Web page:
[Show abstract][Hide abstract]ABSTRACT: AAV5-QBP1 inhibits polyQ inclusion body formation in virus infected neurons of polyQ disease mice. R6/2 mice at P7 were injected with AAV5-GFP on one side of the striatum and AAV5-QBP1 on the other side, and at 4, 8, and 14 weeks of age htt inclusion body formation in virus infected neurons of the striatum (left) and cortex (right) was assessed by immunohistochemistry. Data are shown as means ± SEM of ≥ 6 fields of view, in which over 180 cells were counted (*p<0.05, ***p<0.001). Representative results of two mice analyzed are shown.
[Show abstract][Hide abstract]ABSTRACT: AAV5 injection into the mouse striatum at P7 results in widespread expression of the transgene. R6/2 mice at P7 were injected in the right striatum with 1 µl of AAV5-QBP1, and 2 weeks later the expression of QBP1 was analyzed by immunohistochemistry. This widespread expression of QBP1 throughout the brain lasts for at least 13 weeks (data not shown).
[Show abstract][Hide abstract]ABSTRACT: AAV5 “infected” and “non-infected” cells can be clearly distinguished from their fluorescence intensity. The fluorescence intensity of representative cells that were regarded as either “infected” or “non-infected” in photographs of immunostained brain sections of R6/2 mice injected with either AAV5-GFP (left), AAV5-QBP1 (middle) or AAV5-Hsp40 (right). For each sample, a total of over 100 representative cells were analyzed from 5–6 fields of view.
[Show abstract][Hide abstract]ABSTRACT: The polyglutamine (polyQ) diseases such as Huntington's disease (HD), are neurodegenerative diseases caused by proteins with an expanded polyQ stretch, which misfold and aggregate, and eventually accumulate as inclusion bodies within neurons. Molecules that inhibit polyQ protein misfolding/aggregation, such as Polyglutamine Binding Peptide 1 (QBP1) and molecular chaperones, have been shown to exert therapeutic effects in vivo by crossing of transgenic animals. Towards developing a therapy using these aggregation inhibitors, we here investigated the effect of viral vector-mediated gene therapy using QBP1 and molecular chaperones on polyQ disease model mice. We found that injection of adeno-associated virus type 5 (AAV5) expressing QBP1 or Hsp40 into the striatum both dramatically suppresses inclusion body formation in the HD mouse R6/2. AAV5-Hsp40 injection also ameliorated the motor impairment and extended the lifespan of R6/2 mice. Unexpectedly, we found even in virus non-infected cells that AAV5-Hsp40 appreciably suppresses inclusion body formation, suggesting a non-cell autonomous therapeutic effect. We further show that Hsp40 inhibits secretion of the polyQ protein from cultured cells, implying that it inhibits the recently suggested cell-cell transmission of the polyQ protein. Our results demonstrate for the first time the therapeutic effect of Hsp40 gene therapy on the neurological phenotypes of polyQ disease mice.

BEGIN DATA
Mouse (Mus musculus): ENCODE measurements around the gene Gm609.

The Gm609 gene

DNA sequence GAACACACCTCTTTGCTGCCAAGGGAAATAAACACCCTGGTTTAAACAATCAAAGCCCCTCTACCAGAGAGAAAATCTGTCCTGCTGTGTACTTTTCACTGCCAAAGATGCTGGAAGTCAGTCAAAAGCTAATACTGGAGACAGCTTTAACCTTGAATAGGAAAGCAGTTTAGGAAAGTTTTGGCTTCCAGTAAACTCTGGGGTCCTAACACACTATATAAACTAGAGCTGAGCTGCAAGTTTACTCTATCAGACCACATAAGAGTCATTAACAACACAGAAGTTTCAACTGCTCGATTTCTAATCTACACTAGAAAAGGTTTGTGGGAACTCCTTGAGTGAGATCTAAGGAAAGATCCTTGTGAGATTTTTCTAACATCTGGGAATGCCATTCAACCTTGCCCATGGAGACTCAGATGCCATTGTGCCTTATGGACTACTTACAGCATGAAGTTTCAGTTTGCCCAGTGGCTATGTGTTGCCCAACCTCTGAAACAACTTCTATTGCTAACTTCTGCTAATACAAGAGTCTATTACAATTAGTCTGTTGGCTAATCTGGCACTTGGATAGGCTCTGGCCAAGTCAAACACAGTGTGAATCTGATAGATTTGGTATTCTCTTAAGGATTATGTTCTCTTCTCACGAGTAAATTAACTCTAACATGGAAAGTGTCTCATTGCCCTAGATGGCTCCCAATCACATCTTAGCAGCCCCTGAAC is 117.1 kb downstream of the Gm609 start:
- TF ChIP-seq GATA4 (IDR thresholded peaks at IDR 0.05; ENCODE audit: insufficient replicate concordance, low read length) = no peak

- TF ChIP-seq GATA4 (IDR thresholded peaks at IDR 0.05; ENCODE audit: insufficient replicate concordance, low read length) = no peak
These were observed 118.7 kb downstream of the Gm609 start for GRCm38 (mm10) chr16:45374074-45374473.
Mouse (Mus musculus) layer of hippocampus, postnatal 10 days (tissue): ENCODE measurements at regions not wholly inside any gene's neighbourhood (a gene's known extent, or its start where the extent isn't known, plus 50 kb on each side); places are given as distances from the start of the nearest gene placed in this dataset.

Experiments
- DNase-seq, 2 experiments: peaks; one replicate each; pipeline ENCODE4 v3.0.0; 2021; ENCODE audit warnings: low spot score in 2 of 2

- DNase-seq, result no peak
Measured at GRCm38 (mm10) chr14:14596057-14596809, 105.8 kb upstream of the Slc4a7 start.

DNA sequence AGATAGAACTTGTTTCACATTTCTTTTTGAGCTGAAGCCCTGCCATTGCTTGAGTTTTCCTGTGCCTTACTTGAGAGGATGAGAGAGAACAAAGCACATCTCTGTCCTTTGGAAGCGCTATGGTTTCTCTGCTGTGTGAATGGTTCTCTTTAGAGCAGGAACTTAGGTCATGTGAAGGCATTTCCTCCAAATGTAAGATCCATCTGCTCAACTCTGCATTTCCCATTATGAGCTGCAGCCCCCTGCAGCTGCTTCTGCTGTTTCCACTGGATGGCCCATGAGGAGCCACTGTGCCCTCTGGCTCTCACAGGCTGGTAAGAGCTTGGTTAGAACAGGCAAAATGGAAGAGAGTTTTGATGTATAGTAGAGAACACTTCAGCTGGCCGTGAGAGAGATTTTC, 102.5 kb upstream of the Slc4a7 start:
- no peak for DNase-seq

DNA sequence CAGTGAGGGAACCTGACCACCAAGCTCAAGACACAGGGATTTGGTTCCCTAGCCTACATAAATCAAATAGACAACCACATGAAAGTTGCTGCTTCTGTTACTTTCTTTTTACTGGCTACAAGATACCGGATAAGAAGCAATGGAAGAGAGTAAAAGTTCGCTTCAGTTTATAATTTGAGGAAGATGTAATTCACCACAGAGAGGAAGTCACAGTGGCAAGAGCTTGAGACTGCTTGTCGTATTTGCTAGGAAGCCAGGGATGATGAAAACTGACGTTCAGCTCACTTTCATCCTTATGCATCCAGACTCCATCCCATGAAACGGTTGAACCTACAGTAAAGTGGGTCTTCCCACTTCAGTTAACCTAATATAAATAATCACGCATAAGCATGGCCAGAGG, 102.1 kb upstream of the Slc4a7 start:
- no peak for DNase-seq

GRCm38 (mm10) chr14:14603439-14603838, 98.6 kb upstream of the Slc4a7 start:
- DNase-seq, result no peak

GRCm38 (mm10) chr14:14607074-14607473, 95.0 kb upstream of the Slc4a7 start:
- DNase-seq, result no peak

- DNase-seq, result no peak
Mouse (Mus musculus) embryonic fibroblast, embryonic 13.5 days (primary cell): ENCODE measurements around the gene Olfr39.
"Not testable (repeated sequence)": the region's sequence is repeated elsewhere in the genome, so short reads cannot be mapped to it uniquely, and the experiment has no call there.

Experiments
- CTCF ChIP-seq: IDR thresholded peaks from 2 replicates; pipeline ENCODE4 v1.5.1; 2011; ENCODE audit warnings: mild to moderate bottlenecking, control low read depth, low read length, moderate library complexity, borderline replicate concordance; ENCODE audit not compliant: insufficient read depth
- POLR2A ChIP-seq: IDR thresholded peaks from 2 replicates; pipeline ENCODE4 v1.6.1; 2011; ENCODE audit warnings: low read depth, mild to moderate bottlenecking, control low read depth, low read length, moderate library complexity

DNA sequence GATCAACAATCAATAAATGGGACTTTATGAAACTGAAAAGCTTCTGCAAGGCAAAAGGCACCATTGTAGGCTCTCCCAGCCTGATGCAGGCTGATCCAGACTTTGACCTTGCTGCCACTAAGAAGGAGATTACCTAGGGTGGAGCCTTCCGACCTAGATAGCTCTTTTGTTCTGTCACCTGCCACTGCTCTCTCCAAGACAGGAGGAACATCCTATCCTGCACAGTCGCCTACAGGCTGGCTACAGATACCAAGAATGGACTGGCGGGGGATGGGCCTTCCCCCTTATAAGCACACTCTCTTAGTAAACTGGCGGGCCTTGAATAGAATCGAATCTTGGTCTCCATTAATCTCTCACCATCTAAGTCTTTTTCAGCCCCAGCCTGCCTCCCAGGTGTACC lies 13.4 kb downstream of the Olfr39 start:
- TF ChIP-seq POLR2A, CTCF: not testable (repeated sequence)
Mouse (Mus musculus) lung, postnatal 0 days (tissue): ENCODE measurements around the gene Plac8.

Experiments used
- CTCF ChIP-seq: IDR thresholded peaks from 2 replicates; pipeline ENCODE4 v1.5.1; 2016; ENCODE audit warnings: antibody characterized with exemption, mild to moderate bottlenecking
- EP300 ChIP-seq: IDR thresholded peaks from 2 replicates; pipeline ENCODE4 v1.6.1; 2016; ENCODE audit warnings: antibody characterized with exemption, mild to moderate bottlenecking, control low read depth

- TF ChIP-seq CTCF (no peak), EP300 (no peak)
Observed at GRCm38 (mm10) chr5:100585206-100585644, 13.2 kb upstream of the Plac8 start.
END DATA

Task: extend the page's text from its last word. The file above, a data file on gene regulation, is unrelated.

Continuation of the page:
[Show abstract][Hide abstract]ABSTRACT: Obesity results from the dysregulation of energy balance throughout the entire body. Although the ubiquitin system participates in many cellular processes, its contribution to the balance of energy in the body remains poorly understood. Here, we show that ubiquitin C-terminal hydrolase (UCH)-L3, one of the deubiquitinating enzymes, contributes to the regulation of metabolism. Uchl3(-/-) mice displayed a reduction of adipose tissue mass and were protected against high-fat diet (HFD)-induced obesity and insulin resistance. Uchl3(-/-) mice given both a normal chow and an HFD had an increased whole-body energy expenditure accounting for the reduction of adipose tissue mass. Activation of AMP-activated protein kinase (AMPK) in skeletal muscle has been reported to increase fatty acid beta-oxidation, leading to the elevation of the whole-body energy expenditure. Consistently, increased activation of AMPK and fatty acid beta-oxidation was observed in skeletal muscle of Uchl3(-/-) mice. Mouse embryonic fibroblasts derived from Uchl3(-/-) mice also showed increased activation of AMPK, indicating that UCH-L3 is involved in a cell-autonomous down-regulation of AMPK. These results suggest a role for UCH-L3 in the regulation of AMPK activity and whole-body energy metabolism.
Full-text · Article · Sep 2009 · The FASEB Journal